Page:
I am a moderately experienced, self-employed R programmer who spends a great deal of time in debugging, in continuing education, and in otherwise trying to figure out what my $*!# code is doing. I often find the current R debugging tools with which I am familiar do not suffice to let me quickly identify where and why a bug or unanticipated outcome occurs, and I keep a running wish list of imaginary debugging features. Note that these do not generally come from experience with debuggers from other languages, of which I have little. Instead they are usually of the form "If only I had a tool which would do 'X'." Every six months or so, I spend a few hours of internet search in the hopes that some of my debugging fantasy tools for R will appear. Sometimes this has been quite productive, but more usually not.
Recently I was doing this, and accidentally came across the C/C++ debugger called "rr". The rr debugger implements my number one fantasy for a debugging tool (albeit not for R): it lets you single-step backwards. Once you reproduce a bug a single time, it contains a complete recording of all the intermediate values and states that a program passed through on the way to your bug. This includes things that are not part of the program being debugged itself -- interactions with the OS, the file system, other system calls, etc. This seems to me like a really valuable capacity and I wonder if there is anything like it that I have overlooked that now exists in RStudio, in R itself, or in the tidyverse or the R package universe more broadly.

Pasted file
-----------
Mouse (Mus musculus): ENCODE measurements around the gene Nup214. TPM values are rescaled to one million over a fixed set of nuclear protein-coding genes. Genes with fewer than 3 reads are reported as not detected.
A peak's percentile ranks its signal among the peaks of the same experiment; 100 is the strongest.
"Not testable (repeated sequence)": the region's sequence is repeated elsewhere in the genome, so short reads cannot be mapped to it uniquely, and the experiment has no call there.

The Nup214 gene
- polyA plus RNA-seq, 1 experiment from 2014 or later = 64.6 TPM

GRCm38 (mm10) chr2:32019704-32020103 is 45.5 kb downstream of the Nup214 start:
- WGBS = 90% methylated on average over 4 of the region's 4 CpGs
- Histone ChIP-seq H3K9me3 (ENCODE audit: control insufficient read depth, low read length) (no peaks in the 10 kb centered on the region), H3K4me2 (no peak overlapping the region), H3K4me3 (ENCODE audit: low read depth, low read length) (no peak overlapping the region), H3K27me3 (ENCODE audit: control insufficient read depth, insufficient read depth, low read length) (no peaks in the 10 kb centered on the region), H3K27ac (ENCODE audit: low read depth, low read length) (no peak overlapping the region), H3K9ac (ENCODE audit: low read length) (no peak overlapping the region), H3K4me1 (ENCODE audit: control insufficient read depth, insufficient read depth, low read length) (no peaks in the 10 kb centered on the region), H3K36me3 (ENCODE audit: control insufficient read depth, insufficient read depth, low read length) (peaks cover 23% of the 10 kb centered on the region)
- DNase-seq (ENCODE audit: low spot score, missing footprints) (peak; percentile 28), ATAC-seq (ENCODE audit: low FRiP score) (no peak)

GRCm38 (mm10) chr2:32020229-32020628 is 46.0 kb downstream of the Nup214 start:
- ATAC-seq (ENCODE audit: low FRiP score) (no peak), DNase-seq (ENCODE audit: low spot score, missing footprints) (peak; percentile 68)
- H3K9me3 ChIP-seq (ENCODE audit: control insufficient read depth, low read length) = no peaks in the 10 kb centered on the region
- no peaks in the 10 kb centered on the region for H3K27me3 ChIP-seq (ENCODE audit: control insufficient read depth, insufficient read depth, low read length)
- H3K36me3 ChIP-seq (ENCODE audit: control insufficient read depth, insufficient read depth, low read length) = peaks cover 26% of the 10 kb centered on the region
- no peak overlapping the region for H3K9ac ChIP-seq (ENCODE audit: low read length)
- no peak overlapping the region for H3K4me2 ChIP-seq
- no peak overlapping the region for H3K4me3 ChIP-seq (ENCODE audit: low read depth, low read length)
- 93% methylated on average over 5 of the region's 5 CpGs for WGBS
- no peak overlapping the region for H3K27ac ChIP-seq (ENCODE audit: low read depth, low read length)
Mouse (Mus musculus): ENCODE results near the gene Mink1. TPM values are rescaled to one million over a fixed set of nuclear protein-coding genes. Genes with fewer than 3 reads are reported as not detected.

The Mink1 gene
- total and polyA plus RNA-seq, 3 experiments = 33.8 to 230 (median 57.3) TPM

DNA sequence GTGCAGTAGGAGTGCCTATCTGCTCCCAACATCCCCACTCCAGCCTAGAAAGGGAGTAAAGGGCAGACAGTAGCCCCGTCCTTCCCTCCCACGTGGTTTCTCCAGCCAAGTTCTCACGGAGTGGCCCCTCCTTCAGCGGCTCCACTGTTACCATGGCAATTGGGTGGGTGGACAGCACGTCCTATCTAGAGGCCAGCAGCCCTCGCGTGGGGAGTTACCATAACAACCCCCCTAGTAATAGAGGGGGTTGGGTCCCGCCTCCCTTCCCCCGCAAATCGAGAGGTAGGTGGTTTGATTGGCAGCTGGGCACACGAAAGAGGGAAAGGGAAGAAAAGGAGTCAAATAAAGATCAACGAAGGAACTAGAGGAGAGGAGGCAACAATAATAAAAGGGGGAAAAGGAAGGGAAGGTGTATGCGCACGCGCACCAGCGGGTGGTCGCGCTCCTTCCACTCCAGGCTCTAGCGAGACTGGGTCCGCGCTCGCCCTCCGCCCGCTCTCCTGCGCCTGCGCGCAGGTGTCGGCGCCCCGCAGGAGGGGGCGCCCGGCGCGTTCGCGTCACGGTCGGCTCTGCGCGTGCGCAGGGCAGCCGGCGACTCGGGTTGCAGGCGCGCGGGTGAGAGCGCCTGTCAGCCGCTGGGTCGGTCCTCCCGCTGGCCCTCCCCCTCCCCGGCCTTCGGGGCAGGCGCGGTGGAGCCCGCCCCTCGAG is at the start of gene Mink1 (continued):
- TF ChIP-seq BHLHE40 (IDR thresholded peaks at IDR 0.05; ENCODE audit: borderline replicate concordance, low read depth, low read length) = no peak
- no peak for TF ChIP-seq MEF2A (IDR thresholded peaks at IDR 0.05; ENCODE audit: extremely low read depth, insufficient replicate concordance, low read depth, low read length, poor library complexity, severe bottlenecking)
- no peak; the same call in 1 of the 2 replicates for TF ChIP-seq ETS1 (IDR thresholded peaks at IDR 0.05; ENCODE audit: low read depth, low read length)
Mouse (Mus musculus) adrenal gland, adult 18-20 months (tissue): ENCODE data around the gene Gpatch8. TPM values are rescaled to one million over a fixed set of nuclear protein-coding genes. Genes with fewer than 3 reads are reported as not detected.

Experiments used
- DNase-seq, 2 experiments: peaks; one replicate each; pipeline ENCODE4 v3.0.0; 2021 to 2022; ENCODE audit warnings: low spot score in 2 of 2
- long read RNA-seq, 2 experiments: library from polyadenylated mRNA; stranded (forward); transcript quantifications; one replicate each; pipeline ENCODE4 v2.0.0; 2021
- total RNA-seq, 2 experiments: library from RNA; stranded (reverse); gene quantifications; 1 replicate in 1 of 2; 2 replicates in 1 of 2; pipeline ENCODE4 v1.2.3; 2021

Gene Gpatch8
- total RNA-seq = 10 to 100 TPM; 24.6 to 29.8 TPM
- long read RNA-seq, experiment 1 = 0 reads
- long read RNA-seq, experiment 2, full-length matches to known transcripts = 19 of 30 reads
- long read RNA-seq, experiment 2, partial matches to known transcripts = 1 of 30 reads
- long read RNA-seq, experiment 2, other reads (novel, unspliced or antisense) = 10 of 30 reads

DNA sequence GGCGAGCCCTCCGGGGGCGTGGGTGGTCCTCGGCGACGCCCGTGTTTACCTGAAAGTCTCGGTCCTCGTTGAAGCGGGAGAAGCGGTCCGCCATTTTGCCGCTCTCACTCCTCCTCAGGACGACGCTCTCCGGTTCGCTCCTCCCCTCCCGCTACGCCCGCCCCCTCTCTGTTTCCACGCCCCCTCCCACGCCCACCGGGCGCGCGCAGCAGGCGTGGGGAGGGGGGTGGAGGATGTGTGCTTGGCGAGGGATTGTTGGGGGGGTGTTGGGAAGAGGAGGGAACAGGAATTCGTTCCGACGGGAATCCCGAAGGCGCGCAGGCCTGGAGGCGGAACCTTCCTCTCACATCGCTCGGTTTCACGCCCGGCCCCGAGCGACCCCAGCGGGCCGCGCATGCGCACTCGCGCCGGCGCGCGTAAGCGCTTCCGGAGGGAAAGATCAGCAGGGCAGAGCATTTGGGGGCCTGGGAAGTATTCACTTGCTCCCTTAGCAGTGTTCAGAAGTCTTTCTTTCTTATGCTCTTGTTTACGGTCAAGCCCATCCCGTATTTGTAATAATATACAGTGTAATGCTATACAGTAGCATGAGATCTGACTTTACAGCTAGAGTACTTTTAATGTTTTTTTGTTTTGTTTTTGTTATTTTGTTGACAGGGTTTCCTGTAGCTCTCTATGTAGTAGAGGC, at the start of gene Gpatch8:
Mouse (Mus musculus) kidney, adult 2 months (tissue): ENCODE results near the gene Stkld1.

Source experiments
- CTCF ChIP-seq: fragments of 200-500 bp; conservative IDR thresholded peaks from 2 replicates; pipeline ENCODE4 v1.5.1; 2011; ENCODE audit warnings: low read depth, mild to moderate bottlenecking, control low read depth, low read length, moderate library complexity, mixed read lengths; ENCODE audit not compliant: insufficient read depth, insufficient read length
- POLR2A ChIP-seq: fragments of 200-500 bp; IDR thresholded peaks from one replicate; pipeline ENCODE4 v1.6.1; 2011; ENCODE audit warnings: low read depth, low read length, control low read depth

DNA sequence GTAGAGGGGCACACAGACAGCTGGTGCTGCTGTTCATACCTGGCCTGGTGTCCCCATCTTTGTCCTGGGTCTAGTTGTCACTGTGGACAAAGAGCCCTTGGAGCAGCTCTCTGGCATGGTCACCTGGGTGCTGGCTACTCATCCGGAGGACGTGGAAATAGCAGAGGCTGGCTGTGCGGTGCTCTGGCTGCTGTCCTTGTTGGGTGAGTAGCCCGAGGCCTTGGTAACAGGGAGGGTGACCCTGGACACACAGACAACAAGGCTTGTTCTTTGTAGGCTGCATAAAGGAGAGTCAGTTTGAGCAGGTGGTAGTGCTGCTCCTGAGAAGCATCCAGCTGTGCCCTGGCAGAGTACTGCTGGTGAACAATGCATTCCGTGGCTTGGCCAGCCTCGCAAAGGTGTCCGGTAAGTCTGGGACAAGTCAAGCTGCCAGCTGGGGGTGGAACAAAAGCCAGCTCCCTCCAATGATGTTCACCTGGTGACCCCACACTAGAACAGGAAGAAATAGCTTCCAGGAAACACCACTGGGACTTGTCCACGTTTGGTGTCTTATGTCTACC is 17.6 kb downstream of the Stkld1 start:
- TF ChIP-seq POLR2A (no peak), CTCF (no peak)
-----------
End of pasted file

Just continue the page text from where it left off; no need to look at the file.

It seems to me like this system could also impliment my number two fantasy, though I do not know if it actually does. That is to trace the value of a particular variable backwards, showing the value at each step. Imagine MS-Excels visual formula tracing combined with RStudio's object display and Environment pane. I frequently find when looking at a traceback that is eight to 12 lines long that I am not able to understand how the final function got called starting from my original code, or that I am not sure where the offending function argument came from. My carefully honed informitive names are not as much help as one might wish when they have been shed by two or three steps up the call stack.
There is a nice description of using rr at this blog post: http://fitzgeraldnick.com/2015/11/02/back-to-the-futurre.html I was especially impressed by the author's assertion that he would boot from his normal, non-linux OS into fedora just to use the rr debugger. Plainly, he likes this debugger a lot. The main documentation site is here: https://rr-project.org/.